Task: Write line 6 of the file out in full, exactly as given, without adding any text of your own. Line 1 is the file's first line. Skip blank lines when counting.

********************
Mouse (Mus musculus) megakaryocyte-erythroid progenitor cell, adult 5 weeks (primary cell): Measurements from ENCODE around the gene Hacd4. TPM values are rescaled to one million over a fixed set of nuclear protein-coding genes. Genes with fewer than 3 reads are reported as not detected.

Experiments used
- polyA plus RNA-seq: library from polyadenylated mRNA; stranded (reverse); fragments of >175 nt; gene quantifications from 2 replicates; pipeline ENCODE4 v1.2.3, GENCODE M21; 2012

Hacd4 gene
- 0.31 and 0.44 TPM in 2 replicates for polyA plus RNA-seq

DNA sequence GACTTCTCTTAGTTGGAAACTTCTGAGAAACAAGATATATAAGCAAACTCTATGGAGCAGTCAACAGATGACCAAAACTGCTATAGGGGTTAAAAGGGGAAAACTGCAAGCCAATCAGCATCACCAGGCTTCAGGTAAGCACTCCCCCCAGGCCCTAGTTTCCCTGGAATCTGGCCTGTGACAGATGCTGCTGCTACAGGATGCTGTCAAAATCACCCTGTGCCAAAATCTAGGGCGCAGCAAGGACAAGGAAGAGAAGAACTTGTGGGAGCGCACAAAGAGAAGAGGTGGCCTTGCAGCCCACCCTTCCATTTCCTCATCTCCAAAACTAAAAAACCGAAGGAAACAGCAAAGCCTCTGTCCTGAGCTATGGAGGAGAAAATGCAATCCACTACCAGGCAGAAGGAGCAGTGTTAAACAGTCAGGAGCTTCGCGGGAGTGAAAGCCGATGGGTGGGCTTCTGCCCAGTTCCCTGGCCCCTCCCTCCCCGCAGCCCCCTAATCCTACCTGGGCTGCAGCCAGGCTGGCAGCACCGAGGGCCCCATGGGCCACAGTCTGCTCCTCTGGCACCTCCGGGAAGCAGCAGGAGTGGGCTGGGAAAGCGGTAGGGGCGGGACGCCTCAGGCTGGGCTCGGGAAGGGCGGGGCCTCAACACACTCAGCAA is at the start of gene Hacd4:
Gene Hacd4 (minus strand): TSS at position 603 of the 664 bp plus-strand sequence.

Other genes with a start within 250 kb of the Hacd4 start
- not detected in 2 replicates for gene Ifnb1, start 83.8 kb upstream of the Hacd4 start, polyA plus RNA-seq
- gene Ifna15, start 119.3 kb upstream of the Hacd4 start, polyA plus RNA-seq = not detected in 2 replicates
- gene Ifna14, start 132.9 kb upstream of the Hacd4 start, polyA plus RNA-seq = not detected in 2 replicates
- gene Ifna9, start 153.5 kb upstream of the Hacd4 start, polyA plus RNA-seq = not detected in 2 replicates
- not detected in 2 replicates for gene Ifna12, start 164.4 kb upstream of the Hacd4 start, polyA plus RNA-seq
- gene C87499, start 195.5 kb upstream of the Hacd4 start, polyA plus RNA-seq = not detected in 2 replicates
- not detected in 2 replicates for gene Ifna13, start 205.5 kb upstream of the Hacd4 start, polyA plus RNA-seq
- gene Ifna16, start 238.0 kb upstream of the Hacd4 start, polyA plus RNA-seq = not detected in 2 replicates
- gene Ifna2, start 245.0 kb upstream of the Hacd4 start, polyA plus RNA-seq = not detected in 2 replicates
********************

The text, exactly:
DNA sequence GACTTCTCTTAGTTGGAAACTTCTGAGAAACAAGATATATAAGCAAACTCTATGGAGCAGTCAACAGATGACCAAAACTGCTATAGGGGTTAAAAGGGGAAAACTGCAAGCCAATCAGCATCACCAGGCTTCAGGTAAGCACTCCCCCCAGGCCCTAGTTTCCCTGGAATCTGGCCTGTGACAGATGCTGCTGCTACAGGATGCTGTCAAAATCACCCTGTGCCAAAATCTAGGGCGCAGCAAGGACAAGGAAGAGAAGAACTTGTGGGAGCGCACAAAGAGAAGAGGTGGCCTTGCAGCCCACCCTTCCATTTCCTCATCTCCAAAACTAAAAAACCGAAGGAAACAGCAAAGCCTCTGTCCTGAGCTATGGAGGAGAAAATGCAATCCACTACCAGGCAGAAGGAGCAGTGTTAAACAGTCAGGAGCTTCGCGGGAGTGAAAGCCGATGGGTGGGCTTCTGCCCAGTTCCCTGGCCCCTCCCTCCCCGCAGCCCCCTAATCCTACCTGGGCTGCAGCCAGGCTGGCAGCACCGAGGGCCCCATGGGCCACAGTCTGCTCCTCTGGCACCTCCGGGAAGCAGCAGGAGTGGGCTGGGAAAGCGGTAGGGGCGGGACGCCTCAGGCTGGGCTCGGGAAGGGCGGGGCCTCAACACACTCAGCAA is at the start of gene Hacd4: